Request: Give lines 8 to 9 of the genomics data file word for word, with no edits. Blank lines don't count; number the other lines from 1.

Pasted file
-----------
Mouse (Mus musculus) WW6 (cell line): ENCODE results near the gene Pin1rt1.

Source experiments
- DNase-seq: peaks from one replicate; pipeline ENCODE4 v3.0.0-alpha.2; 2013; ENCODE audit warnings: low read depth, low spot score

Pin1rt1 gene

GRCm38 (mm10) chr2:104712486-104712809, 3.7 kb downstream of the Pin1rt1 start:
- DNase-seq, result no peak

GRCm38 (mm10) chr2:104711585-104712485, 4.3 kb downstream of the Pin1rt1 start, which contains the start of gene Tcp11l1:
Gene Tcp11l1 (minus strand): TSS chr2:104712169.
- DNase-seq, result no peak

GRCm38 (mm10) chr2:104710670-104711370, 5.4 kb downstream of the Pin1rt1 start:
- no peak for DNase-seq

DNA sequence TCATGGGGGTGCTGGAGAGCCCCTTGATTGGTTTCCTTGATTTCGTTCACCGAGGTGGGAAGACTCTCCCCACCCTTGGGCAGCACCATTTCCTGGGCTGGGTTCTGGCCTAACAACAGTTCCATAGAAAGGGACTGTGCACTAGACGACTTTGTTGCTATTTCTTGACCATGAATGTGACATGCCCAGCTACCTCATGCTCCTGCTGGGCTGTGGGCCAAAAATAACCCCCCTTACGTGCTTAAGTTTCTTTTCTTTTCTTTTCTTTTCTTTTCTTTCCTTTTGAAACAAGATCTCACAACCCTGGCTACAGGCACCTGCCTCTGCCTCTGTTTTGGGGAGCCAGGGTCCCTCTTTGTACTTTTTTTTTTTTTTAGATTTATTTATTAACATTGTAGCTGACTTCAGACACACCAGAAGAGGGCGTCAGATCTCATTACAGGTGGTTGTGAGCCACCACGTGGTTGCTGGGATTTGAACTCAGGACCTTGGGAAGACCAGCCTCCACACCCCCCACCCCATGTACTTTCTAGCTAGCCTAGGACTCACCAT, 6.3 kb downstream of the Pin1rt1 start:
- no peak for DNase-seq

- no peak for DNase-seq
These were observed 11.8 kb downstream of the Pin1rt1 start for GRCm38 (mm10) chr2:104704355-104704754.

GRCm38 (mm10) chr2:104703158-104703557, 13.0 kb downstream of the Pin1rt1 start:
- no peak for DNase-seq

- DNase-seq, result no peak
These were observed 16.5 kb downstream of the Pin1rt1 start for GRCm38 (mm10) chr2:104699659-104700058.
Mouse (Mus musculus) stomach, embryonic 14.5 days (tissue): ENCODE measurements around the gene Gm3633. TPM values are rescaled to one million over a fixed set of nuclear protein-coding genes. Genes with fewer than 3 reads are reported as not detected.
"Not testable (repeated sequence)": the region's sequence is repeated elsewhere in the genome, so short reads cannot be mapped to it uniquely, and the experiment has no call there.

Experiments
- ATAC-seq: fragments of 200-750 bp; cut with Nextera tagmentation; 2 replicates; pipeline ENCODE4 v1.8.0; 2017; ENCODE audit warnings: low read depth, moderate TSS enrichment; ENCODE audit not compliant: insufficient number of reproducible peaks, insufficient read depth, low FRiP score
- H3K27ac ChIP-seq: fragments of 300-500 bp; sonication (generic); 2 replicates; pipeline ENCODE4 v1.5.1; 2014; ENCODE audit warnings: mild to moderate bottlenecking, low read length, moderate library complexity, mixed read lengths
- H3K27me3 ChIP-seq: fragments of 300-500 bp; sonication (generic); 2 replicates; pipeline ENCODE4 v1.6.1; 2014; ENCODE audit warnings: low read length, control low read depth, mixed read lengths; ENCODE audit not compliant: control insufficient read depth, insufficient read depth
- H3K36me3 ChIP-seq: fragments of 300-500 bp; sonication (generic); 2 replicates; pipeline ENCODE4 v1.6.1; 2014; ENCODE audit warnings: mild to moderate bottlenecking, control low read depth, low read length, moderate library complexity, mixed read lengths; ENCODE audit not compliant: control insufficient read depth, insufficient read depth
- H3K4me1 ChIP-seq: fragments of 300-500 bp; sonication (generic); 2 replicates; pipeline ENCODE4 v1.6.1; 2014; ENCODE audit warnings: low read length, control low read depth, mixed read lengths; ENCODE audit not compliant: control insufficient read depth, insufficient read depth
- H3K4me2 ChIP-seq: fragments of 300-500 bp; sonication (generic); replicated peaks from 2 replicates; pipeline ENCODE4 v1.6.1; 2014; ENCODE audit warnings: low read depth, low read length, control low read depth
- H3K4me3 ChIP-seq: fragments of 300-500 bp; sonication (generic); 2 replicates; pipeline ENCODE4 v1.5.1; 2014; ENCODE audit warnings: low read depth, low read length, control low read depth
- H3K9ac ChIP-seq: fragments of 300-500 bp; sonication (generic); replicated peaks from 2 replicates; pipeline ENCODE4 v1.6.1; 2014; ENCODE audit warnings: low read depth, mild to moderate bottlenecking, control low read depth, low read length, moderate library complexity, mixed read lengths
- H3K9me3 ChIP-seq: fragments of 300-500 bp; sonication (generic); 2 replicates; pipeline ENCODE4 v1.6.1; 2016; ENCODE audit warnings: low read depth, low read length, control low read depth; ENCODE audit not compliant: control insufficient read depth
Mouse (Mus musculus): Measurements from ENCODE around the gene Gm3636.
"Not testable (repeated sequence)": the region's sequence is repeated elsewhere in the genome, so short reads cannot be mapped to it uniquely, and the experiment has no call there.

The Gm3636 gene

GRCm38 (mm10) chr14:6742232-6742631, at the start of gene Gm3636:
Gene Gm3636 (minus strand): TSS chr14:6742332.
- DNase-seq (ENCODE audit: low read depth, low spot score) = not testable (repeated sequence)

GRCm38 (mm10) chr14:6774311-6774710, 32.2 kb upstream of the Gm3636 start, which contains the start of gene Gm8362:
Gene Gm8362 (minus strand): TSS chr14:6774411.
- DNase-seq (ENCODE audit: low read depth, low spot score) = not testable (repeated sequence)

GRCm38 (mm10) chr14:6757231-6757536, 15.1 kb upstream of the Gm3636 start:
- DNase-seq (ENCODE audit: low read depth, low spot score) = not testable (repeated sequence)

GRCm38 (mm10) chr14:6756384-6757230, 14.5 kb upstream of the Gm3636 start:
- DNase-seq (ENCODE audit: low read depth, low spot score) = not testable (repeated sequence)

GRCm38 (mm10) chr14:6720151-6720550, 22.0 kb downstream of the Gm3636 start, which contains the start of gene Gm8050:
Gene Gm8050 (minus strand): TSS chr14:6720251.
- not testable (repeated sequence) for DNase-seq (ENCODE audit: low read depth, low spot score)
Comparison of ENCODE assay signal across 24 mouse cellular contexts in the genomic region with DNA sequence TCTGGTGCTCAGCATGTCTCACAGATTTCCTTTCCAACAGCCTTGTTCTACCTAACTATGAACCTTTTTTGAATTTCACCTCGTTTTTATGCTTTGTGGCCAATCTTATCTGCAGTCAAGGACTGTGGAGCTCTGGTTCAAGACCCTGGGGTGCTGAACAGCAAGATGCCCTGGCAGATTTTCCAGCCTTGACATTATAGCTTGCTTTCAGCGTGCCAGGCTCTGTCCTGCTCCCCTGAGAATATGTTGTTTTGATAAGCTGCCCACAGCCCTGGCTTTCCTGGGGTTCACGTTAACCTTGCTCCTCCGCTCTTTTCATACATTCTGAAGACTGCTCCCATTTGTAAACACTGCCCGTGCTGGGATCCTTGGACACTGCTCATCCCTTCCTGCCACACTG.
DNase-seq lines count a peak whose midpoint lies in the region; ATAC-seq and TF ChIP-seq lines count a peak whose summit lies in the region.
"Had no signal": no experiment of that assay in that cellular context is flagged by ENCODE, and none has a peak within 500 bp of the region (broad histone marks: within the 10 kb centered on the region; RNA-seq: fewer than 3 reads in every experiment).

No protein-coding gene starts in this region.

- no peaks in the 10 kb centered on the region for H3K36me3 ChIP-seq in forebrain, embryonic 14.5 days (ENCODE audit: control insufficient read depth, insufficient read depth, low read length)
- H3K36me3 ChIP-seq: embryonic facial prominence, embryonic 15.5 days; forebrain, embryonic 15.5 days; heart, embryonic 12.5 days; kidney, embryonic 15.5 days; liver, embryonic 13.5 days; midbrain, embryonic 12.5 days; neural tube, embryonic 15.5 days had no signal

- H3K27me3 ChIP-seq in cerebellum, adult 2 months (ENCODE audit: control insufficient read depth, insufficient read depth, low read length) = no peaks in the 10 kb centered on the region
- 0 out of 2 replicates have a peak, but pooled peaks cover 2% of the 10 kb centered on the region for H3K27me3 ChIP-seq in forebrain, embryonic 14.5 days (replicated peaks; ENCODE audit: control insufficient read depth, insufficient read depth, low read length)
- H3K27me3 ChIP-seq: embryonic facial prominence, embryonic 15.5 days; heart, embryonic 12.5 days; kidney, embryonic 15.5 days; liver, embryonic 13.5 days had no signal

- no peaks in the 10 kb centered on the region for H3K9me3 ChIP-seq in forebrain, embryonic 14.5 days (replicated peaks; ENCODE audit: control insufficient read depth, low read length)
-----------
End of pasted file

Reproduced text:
Gene Tcp11l1 (minus strand): TSS chr2:104712169.
- DNase-seq, result no peak